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CED Digest Vol. 8 No. 12  •  3/22/2003


20 Years Ago In CED History:

March 23, 1983:
* A plan to use the latest in modern technology to build an invulnerable
missile shield for the United States is proposed by President Ronald Reagan. In
a televised address from the White House, Reagan presented "a vision of
the future which offers hope" that the U.S. could stop relying on massive
retaliation to counter the threat of a Soviet nuclear attack, but warned that
the technological breakthroughs necessary to create a missile shield "may
not be accomplished before the end of this century." White House officials
said the shield might involve lasers, microwave devices, particle beams, and
projectile beams directed from satellites to shoot down Soviet missiles before
they could strike American territory. The program becomes known as the
Strategic Defense Initiative (SDI) or "Star Wars."
* Dr Barney B. Clark, the first artificial heart recipient, dies at the
University of Utah Medical Center in Salt Lake City, 112 days after the plastic
and aluminum device was implanted in his chest. His death was attributed to
circulatory collapse, shock, and generalized failure of all his organs except
the artificial heart. He was 62 years old.

March 24, 1983:
* Congress completes action on a $9.6 billion jobs bill, including funding for
putting up to 400,000 people to work and for underwriting unemployment benefits
in depressed states.
* The final episode of the TV series "Diff'rent Strokes" with actress
Dana Plato as a regular member of the cast premiers on NBC.

March 25, 1983:
* Congress passes legislation to rescue the U.S. social security system from
bankruptcy. The legislation must be signed by President Reagan before becoming
* The Motown 25 Television Special (CED) is videotaped. Michael Jackson
performs the "moonwalk" for the first time before a live audience.
* Future CED title in widespread theatrical release: Max Dugan Returns.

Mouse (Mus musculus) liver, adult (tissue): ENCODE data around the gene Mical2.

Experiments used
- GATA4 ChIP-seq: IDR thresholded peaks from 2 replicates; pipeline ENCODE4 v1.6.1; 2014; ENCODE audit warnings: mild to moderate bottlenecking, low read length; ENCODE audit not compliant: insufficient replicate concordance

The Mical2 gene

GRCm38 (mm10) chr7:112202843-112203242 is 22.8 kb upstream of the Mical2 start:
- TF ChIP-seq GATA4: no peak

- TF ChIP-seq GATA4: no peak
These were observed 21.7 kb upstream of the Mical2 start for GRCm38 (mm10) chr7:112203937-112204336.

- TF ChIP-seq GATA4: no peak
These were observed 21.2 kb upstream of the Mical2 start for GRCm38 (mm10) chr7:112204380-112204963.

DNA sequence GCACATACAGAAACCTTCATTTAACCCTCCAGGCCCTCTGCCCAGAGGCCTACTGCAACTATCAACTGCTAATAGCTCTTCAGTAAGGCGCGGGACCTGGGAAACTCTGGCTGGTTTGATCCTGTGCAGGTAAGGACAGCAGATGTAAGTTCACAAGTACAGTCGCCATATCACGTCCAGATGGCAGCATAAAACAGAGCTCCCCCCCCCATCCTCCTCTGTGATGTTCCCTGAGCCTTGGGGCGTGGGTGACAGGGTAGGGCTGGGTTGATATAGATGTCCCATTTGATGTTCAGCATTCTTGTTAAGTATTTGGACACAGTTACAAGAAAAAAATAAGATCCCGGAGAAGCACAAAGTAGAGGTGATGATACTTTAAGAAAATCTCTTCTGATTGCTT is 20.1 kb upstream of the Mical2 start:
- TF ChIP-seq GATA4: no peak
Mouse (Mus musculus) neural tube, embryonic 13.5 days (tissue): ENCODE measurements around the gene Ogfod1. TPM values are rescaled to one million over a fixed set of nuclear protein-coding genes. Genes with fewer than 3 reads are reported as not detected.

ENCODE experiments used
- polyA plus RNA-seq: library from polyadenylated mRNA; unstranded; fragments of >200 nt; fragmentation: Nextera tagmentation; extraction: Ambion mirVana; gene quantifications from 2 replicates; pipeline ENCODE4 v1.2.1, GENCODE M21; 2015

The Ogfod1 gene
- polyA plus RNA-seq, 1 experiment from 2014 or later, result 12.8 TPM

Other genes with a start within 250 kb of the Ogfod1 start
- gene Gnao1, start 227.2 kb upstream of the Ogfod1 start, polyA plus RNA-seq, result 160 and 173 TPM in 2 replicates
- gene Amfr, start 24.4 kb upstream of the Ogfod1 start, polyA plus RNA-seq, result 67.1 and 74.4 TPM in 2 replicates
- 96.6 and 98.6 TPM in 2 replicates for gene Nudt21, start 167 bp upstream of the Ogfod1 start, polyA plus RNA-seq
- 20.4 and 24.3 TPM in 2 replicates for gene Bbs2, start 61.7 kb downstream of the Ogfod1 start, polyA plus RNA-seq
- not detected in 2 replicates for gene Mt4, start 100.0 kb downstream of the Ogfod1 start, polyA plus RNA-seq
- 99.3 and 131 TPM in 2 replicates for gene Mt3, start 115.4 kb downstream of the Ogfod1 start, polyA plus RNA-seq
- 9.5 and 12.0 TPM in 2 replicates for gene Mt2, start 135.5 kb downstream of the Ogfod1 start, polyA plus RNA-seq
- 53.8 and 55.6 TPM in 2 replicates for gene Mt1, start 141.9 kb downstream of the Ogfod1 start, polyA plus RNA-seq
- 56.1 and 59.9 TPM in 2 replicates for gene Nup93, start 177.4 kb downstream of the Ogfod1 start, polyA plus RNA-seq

March 26, 1983:
* British art critic and historian Anthony Blunt dies at age 75. In 1979 he had
been publicly identified as a long-term spy for the Soviet NKVD and KGB, a
discovery kept secret by the British MI5 since 1964.

March 27, 1983:
* Larry Holmes retains his World Boxing Council (WBC) title by outpointing
Lucien Rodriguez in every round of a 12-round bout in Scranton, Pennsylvania.

March 28, 1983:
* Martinus Jansen, the Bishop of Rotterdam from 1956-70, dies at the age of 77.
In the 1960's he made the controversial decision to auction off his cathedral
(which was demolished for an office building) to build three smaller churches.

March 29, 1983:
* In follow up comments to his March 23 address, President Reagan suggests he
would share "Star Wars" technology with the Soviet Union.

Date: Mon, 17 Mar 2003 16:05:24 -0800
From: Tom Howe <>
Subject: RE: Can separate Audio/Video connectors be added to my CED player

>I attempted to do this to my SGT100 W  but since I don't have a Service
>Manual or know where to obtain one I don't know why it doesn't seem to
>work I connected my av cables to the test points indicated in
>description and it doesn't seem to work
>Is the problem have to do with the fact that the connections are only
>single solder points on the circut board? and if so what is the other
>point that I need to connect the other half of the av cables to?

There need to be ground connections between the TV monitor and the player for
this to work. On an RCA phono jack the inner connector carries the signal,
which should be soldered to the test point, while the outer shell is ground.
I'd recommend soldering the wire from the outer shell to any point on the
chrome RF modulator box adjacent to the test points. The entire metal surface
of this box carries the common ground for the player chassis.

The are also a couple of variable resistors on the circuit board that can
adjusted to fine-tune the A/V output if desired. R3202 is the Video Level, and
rotating it will lighten/darken the displayed video image. R3609 is the Audio
Level, which will increase/decrease the sound volume when rotated. This could
be used to match the sound output of the CED player to other components in an
entertainment console.


Date: Tue, 18 Mar 2003 09:23:42 -0500